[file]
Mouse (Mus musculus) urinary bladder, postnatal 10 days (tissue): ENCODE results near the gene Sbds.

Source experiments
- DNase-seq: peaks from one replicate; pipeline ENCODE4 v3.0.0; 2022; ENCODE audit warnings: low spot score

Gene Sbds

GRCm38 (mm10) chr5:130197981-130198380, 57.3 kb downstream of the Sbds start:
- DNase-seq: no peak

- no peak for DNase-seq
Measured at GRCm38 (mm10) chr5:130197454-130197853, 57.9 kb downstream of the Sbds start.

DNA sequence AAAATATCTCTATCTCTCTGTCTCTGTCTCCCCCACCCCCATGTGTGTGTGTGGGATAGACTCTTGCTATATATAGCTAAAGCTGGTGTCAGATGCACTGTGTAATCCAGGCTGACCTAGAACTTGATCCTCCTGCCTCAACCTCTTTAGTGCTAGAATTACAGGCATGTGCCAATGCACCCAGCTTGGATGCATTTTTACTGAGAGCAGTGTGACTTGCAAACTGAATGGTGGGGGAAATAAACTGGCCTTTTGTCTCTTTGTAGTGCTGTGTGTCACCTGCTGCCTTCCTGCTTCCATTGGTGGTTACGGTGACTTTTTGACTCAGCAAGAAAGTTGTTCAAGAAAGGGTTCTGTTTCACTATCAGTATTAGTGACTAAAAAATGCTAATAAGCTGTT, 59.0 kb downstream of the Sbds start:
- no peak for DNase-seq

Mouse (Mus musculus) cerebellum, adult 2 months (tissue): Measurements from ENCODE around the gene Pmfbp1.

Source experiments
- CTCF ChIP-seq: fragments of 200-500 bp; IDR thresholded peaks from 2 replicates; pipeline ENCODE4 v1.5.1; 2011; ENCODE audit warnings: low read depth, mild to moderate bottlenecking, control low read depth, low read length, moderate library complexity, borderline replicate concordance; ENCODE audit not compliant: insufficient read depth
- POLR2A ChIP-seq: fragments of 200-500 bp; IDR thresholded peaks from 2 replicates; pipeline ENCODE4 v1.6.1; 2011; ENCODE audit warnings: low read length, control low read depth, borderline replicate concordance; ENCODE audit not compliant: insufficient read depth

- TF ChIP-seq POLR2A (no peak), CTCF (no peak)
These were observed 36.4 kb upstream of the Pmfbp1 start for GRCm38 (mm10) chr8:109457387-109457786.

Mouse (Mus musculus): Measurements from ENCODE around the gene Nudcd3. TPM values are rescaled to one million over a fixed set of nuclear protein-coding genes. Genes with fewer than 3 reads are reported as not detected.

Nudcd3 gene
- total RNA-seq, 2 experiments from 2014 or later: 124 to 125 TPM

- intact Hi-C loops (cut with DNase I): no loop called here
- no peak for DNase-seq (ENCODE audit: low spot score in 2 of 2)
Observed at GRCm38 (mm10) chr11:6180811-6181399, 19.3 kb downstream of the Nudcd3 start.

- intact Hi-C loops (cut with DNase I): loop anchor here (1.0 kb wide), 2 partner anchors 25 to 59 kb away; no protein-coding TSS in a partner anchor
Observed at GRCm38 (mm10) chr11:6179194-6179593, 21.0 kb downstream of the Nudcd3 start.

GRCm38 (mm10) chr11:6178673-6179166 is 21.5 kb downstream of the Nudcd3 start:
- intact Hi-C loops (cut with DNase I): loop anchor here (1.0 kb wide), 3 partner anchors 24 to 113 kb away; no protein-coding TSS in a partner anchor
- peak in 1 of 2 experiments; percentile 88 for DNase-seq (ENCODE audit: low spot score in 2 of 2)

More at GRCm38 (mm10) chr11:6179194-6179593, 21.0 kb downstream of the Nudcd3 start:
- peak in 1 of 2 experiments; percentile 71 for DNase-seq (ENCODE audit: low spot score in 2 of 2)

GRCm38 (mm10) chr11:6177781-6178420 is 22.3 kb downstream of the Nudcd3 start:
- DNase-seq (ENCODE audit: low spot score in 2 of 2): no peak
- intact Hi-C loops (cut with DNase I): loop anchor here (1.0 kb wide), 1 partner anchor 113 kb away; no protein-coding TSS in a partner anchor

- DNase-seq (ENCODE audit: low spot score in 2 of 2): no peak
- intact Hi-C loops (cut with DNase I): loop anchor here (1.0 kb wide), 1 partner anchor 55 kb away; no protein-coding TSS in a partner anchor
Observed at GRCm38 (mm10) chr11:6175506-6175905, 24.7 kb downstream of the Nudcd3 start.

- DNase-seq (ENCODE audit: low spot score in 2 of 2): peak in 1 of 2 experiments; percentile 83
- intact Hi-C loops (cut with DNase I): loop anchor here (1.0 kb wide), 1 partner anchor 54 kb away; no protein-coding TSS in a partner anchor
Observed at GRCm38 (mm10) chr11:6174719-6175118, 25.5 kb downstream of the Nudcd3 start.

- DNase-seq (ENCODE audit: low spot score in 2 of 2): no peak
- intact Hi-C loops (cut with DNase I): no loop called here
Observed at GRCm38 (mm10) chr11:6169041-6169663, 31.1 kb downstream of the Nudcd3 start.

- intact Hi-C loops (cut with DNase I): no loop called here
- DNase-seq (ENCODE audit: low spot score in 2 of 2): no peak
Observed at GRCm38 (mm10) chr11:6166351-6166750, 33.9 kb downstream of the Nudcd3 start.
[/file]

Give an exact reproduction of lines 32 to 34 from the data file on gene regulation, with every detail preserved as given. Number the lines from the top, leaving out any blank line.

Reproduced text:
- intact Hi-C loops (cut with DNase I): loop anchor here (1.0 kb wide), 1 partner anchor 113 kb away; no protein-coding TSS in a partner anchor

- DNase-seq (ENCODE audit: low spot score in 2 of 2): no peak
- intact Hi-C loops (cut with DNase I): loop anchor here (1.0 kb wide), 1 partner anchor 55 kb away; no protein-coding TSS in a partner anchor